Lidka and Zbyś say that overall, the Ukrainians in Lublin have integrated well. Many have found jobs and live among Polish civilians. As the school year began in September, nearly 200,000 Ukrainian students were enrolled in the country’s schools — well under the earlier projections of 700,000 from March.
The Ukrainians in Poland have not taken the Polish people’s altruism for granted. Hundreds of refugees organizeddemonstrations in Polish city squares bringing with them with signs, Polish flags, and small gifts of appreciation.
The Polish people have set the bar of what it means to be allies and humanitarians. Despite their exemplary handling of the situation, they have come under fire for another refugee crisis. Even before the very first reports of the Russia’s attack on Ukraine made headlines, another refugee crisis had been brewing on the Belarusian border for over a year.
Poland’s other refugee crisis: Belarus
Poland has two neighbors along its eastern border: Ukraine to the south, and Belarus to the north.
For nearly a year, Syrian, Kurds, Afghani, and Iraqi refugees have been arriving along Poland, Lithuania, and Latvia’s border with Belarus. There, they have been living in tent camps under increasingly desperate conditions and mostly without aid.
“Our daughter-in-law lives near the forest,” Lidka says. “She’s told us that Polish people have tried to bring food and other supplies to the refugees but have been blocked by border guards.”
Relative to the Ukrainian border, the number of refugees as the Belarusian borders is significantly smaller — only a few thousand.
“It’s an ugly situation,” Zbyś says. “There’s kids out in that forest. Some people froze to death last winter. It’s a terrible, terrible thing. Last time we went to visit family near that border, border patrol checked our truck for people on our way home.”
According to news reports, Kremlin-backed Belarusian authorities have been actively transporting in people from war-torn regions to Minsk for “tours.” Upon their arrival, Belarusian officials then escort the refugees to its border with NATO countries where they are denied entry. Reportedly, Belarusian state travel agencies promised migrants that the E.U. would allow entry despite never clearing this with European authorities.
To make matters worse, once there, refugees are not allowed to return to Minsk. They are physically trapped between the two countries, blocked by armed guards in both countries.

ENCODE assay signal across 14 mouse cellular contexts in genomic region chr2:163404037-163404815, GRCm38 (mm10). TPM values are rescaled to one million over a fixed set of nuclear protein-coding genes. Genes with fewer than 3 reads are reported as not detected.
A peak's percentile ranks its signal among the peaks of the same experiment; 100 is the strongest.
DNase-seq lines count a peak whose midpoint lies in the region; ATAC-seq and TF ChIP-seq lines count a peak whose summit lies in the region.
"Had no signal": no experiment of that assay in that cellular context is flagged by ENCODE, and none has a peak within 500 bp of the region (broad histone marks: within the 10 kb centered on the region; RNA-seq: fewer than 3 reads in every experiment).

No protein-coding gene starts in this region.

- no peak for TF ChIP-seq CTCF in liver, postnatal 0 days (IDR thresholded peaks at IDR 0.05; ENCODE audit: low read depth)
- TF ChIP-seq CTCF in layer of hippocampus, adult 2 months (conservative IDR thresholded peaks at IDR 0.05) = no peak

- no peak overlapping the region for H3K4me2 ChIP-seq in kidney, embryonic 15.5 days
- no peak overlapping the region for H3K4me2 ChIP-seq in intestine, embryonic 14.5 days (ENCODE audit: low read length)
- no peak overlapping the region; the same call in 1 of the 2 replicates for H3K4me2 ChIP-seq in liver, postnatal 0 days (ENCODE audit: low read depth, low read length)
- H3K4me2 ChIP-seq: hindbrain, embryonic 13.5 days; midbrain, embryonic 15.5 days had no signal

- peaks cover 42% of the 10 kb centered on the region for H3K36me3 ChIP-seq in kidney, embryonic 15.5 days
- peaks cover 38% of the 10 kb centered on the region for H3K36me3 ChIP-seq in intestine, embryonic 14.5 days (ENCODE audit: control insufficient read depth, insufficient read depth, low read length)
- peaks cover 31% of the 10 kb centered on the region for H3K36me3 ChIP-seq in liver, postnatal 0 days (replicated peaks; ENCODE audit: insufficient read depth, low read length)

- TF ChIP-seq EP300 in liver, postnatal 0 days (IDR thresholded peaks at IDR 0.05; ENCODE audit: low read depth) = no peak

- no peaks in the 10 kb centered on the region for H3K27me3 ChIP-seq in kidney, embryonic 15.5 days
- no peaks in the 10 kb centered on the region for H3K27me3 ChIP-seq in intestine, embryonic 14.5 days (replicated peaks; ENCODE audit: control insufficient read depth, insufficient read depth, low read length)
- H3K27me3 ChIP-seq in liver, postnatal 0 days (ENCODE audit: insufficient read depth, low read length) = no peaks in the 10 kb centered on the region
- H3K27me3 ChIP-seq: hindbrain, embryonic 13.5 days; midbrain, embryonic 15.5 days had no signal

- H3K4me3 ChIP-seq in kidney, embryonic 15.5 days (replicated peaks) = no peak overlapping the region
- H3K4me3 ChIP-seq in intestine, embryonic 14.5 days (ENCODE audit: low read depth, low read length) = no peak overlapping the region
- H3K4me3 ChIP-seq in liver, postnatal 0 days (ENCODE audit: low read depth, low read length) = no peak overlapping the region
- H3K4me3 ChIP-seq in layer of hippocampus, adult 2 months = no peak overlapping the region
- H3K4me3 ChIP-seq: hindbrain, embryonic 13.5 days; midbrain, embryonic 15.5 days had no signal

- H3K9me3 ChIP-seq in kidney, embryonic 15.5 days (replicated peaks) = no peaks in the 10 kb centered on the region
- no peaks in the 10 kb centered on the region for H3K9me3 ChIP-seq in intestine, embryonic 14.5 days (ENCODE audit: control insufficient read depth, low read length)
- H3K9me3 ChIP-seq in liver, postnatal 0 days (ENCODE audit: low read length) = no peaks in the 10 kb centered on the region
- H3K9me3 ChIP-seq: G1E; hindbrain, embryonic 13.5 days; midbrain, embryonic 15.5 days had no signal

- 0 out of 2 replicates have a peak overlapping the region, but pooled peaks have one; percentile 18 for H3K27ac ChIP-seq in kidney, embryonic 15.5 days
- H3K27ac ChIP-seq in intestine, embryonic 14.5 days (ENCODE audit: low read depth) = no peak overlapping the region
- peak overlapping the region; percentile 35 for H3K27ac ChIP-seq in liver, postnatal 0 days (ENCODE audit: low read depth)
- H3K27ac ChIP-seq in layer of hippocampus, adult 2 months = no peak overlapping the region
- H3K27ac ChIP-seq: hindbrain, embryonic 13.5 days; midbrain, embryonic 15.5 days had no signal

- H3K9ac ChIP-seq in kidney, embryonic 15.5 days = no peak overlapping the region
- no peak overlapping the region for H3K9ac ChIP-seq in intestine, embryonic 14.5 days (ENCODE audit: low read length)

“The problem in that situation is that if we do allow them in, [Belarusian president] Lukashenko will continue to fly them into Minsk,” Zbyś says. “This is a cruel political stunt to make Polish people look bad. In reality, Belarus is creating this situation on purpose.”
Lukashenko himself doesn’t deny this. “If they keep coming to my country, I won’t stop them,” he told BBC. “They aren’t coming to my country — they are coming to yours.”
In fall of last year, it was revealed that flights from the Middle East to Minsk had significantly increased. The European Union called on airlines operating in the region to block migrants from Syria, Iraq, and Yemen from boarding flights to Minsk.
On social media, footage of Belarusian authorities physically pushing migrants into barbed wire fences, and intimidating them to cross the border despite armed Polish guard watching closely.
Ok, this is the most disturbing border video I’ve seen so far. Lukashenko’s armed thugs dressed like ISIS militants are quite literally pushing women and children over the Polish border fence and forming a human shield to prevent them from returning to Belarus. Please RT! pic.twitter.com/WzvpLmHzhz
— Tadeusz Giczan (@TadeuszGiczan) November 7, 2021
“If we take them in, even more people will be brought up there for this reason,” Zbyś. “There really aren’t good options here.”
For the few refugees that have crossed into Poland, Polish activists have quickly aided them with supplies and shelter. Polish lawyers have filed for their asylum.
Still, Polish authorities instituted a ban on journalists getting within three kilometers of the Polish-Belarusian border in September of 2021. That order remained in effect through July of 2022 after Poland completed construction of a 116-mile-long barbed wire wall along the Belarusian border.